Type 1 Diabetes: Sex and Diabetes: From Her Point of View

Dear Sex & Diabetes, I have had type 1 diabetes since the age of ten.  When my husband and I were first married, I had no trouble with my sex drive. After the births of our three children, however, I noticed a big decrease in desire.  I have also had a hysterectomy and have gained 50 pounds since we were first married.  Do you think my weight has something to do with it?  I really don’t feel it is fair to put my husband through my lack of desire. He still seems to want me.

It seems to me that diabetes and sex with regard to men is an open book, but diabetes and sex with regard to women is still very much in the closet.  Why does it have to be this way, and can we bring it out in the open?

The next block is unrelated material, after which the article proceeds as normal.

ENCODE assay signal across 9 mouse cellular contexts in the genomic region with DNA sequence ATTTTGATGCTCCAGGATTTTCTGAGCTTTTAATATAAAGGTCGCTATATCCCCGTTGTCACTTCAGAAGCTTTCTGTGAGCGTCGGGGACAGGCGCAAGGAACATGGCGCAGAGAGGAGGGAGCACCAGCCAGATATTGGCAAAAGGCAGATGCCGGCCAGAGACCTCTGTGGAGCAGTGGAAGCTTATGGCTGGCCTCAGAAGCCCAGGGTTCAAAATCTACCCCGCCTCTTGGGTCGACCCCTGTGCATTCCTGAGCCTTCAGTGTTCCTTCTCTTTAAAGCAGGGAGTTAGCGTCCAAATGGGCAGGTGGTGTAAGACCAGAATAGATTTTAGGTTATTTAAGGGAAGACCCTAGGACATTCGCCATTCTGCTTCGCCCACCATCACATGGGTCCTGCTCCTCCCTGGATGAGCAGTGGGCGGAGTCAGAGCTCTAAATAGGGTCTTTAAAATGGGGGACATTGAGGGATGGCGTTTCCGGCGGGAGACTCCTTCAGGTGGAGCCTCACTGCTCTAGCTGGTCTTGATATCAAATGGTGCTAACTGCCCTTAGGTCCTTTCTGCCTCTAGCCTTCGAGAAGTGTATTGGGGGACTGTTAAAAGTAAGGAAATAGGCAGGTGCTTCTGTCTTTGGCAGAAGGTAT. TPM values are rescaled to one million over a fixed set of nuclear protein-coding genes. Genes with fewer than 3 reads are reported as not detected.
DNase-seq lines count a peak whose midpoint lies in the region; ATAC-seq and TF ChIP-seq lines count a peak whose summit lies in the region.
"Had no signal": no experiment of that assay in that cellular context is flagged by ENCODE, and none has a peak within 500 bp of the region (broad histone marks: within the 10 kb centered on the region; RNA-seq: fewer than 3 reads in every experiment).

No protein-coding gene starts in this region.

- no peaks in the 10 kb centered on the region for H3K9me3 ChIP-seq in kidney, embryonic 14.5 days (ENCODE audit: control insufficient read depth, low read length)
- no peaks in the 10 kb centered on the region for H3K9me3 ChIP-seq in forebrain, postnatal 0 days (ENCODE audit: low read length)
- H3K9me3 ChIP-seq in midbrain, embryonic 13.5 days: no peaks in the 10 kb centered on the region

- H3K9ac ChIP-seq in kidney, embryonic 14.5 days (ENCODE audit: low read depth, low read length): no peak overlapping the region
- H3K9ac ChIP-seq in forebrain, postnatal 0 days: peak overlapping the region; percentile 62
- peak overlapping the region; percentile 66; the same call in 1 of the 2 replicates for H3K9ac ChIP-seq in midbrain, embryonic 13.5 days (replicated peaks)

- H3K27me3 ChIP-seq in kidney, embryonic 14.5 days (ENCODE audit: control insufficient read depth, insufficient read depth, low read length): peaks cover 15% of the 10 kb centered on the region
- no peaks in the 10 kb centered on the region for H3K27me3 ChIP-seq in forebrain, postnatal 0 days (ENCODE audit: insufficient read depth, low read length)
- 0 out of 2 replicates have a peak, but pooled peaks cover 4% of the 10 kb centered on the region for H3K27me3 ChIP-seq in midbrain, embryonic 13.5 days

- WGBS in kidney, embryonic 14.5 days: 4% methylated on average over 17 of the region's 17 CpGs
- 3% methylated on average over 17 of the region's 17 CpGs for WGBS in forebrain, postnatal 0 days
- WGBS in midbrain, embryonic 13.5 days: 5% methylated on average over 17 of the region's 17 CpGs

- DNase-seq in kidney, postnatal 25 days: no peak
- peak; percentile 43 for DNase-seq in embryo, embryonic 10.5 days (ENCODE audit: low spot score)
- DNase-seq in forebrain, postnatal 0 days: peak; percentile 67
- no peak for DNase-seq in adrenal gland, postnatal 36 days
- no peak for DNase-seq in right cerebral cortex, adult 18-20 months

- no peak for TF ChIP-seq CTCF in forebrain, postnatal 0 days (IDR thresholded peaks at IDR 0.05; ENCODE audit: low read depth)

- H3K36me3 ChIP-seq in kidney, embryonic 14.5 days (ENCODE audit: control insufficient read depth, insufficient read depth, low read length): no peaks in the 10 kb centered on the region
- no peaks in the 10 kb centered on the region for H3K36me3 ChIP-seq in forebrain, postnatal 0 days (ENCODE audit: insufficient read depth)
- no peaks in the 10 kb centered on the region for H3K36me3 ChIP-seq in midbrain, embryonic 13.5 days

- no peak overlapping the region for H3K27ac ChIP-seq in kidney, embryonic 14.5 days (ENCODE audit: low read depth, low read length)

Dear CJ,

You are right that women’s sexuality is “very much in the closet,” and not just with regard to diabetes.  For centuries, we’ve been told that women shouldn’t enjoy sex or want sex at all.  Male sexuality is praised and promoted (“he’s a stud”), while female sexuality is insulted (“she’s a whore”).  One example: some countries, states, and companies will pay for Viagra or the other erection drugs for men, but won’t cover birth control pills.

Let’s bring diabetes and women’s sexuality out in the open, shall we? Men, this is for you, too.

Normally, diabetes (type 1 or 2) does not directly decrease sexual desire (also called “libido”). Indirectly, however, it can lower libido in several ways. If your sugars aren’t well controlled, you will feel too tired for sex.  If your circulation or nerve function is damaged by diabetes, sex won’t feel as good. You may have lubrication problems and possibly pain with intercourse, which are obviously turnoffs.